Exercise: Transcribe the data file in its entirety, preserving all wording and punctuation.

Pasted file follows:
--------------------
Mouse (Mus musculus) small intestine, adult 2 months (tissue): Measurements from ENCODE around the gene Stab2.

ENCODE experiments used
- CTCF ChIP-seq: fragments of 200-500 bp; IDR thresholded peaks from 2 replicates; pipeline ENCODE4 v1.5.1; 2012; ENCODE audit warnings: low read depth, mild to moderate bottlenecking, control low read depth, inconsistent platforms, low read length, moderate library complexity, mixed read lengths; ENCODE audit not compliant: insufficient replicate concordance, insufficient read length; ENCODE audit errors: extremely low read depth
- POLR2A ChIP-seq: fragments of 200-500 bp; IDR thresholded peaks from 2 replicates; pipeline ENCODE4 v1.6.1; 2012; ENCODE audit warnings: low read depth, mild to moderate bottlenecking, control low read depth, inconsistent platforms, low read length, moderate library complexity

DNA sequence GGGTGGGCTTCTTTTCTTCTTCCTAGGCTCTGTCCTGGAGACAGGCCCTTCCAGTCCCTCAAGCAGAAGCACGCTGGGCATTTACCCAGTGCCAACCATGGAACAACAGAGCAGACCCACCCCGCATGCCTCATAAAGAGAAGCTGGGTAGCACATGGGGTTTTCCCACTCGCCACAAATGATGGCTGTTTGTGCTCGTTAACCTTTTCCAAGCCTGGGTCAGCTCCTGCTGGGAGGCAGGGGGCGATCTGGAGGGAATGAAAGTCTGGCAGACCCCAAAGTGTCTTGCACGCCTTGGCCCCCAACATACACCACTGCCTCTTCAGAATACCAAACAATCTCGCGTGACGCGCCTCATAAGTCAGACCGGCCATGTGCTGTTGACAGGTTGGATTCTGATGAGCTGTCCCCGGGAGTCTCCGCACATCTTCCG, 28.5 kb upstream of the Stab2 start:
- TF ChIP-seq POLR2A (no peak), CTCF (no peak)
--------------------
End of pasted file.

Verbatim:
Mouse (Mus musculus) small intestine, adult 2 months (tissue): Measurements from ENCODE around the gene Stab2.

ENCODE experiments used
- CTCF ChIP-seq: fragments of 200-500 bp; IDR thresholded peaks from 2 replicates; pipeline ENCODE4 v1.5.1; 2012; ENCODE audit warnings: low read depth, mild to moderate bottlenecking, control low read depth, inconsistent platforms, low read length, moderate library complexity, mixed read lengths; ENCODE audit not compliant: insufficient replicate concordance, insufficient read length; ENCODE audit errors: extremely low read depth
- POLR2A ChIP-seq: fragments of 200-500 bp; IDR thresholded peaks from 2 replicates; pipeline ENCODE4 v1.6.1; 2012; ENCODE audit warnings: low read depth, mild to moderate bottlenecking, control low read depth, inconsistent platforms, low read length, moderate library complexity

DNA sequence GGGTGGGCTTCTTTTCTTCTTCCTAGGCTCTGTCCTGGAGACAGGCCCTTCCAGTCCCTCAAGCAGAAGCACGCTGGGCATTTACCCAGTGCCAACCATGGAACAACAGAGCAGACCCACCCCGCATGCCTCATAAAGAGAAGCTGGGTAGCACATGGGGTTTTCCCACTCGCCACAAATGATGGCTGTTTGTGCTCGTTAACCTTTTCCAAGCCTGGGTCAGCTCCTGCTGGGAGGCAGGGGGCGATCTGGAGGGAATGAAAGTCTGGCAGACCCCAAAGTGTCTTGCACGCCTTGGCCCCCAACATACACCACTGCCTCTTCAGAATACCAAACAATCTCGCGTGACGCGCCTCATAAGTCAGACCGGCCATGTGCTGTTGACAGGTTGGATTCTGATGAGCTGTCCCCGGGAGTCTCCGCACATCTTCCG, 28.5 kb upstream of the Stab2 start:
- TF ChIP-seq POLR2A (no peak), CTCF (no peak)